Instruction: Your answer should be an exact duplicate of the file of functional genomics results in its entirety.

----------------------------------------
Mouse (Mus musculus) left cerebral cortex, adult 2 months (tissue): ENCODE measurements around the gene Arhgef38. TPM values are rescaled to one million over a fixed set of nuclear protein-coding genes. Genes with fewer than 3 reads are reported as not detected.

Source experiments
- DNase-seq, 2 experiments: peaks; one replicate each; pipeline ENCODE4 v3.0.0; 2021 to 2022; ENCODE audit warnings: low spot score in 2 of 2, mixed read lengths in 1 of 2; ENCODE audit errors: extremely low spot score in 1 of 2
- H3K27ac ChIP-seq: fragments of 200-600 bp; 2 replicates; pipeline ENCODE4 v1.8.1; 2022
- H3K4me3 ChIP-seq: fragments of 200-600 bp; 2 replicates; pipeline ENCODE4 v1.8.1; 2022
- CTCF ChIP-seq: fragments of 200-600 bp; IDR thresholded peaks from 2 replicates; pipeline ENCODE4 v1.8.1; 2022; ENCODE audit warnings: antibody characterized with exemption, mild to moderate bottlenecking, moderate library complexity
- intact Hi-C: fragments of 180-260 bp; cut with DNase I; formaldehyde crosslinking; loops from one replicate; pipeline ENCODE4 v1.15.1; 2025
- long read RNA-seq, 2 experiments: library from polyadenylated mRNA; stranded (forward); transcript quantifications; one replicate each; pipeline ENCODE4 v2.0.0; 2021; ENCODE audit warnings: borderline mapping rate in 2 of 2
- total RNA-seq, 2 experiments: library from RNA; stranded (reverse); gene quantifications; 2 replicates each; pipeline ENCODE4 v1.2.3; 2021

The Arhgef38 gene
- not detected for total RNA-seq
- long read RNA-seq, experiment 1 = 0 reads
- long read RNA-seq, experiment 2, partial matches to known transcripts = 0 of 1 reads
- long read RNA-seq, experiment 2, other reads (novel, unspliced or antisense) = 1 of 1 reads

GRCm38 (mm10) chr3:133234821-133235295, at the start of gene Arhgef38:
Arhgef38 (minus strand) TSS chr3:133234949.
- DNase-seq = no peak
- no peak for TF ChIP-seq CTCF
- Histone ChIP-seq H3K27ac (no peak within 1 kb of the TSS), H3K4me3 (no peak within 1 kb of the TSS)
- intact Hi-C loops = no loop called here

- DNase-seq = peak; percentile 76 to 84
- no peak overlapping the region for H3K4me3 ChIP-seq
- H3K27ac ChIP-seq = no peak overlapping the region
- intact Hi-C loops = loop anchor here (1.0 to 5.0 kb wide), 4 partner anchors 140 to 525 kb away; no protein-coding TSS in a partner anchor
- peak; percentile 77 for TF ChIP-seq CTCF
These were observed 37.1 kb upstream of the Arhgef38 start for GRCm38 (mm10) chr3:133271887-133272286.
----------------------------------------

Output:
Mouse (Mus musculus) left cerebral cortex, adult 2 months (tissue): ENCODE measurements around the gene Arhgef38. TPM values are rescaled to one million over a fixed set of nuclear protein-coding genes. Genes with fewer than 3 reads are reported as not detected.

Source experiments
- DNase-seq, 2 experiments: peaks; one replicate each; pipeline ENCODE4 v3.0.0; 2021 to 2022; ENCODE audit warnings: low spot score in 2 of 2, mixed read lengths in 1 of 2; ENCODE audit errors: extremely low spot score in 1 of 2
- H3K27ac ChIP-seq: fragments of 200-600 bp; 2 replicates; pipeline ENCODE4 v1.8.1; 2022
- H3K4me3 ChIP-seq: fragments of 200-600 bp; 2 replicates; pipeline ENCODE4 v1.8.1; 2022
- CTCF ChIP-seq: fragments of 200-600 bp; IDR thresholded peaks from 2 replicates; pipeline ENCODE4 v1.8.1; 2022; ENCODE audit warnings: antibody characterized with exemption, mild to moderate bottlenecking, moderate library complexity
- intact Hi-C: fragments of 180-260 bp; cut with DNase I; formaldehyde crosslinking; loops from one replicate; pipeline ENCODE4 v1.15.1; 2025
- long read RNA-seq, 2 experiments: library from polyadenylated mRNA; stranded (forward); transcript quantifications; one replicate each; pipeline ENCODE4 v2.0.0; 2021; ENCODE audit warnings: borderline mapping rate in 2 of 2
- total RNA-seq, 2 experiments: library from RNA; stranded (reverse); gene quantifications; 2 replicates each; pipeline ENCODE4 v1.2.3; 2021

The Arhgef38 gene
- not detected for total RNA-seq
- long read RNA-seq, experiment 1 = 0 reads
- long read RNA-seq, experiment 2, partial matches to known transcripts = 0 of 1 reads
- long read RNA-seq, experiment 2, other reads (novel, unspliced or antisense) = 1 of 1 reads

GRCm38 (mm10) chr3:133234821-133235295, at the start of gene Arhgef38:
Arhgef38 (minus strand) TSS chr3:133234949.
- DNase-seq = no peak
- no peak for TF ChIP-seq CTCF
- Histone ChIP-seq H3K27ac (no peak within 1 kb of the TSS), H3K4me3 (no peak within 1 kb of the TSS)
- intact Hi-C loops = no loop called here

- DNase-seq = peak; percentile 76 to 84
- no peak overlapping the region for H3K4me3 ChIP-seq
- H3K27ac ChIP-seq = no peak overlapping the region
- intact Hi-C loops = loop anchor here (1.0 to 5.0 kb wide), 4 partner anchors 140 to 525 kb away; no protein-coding TSS in a partner anchor
- peak; percentile 77 for TF ChIP-seq CTCF
These were observed 37.1 kb upstream of the Arhgef38 start for GRCm38 (mm10) chr3:133271887-133272286.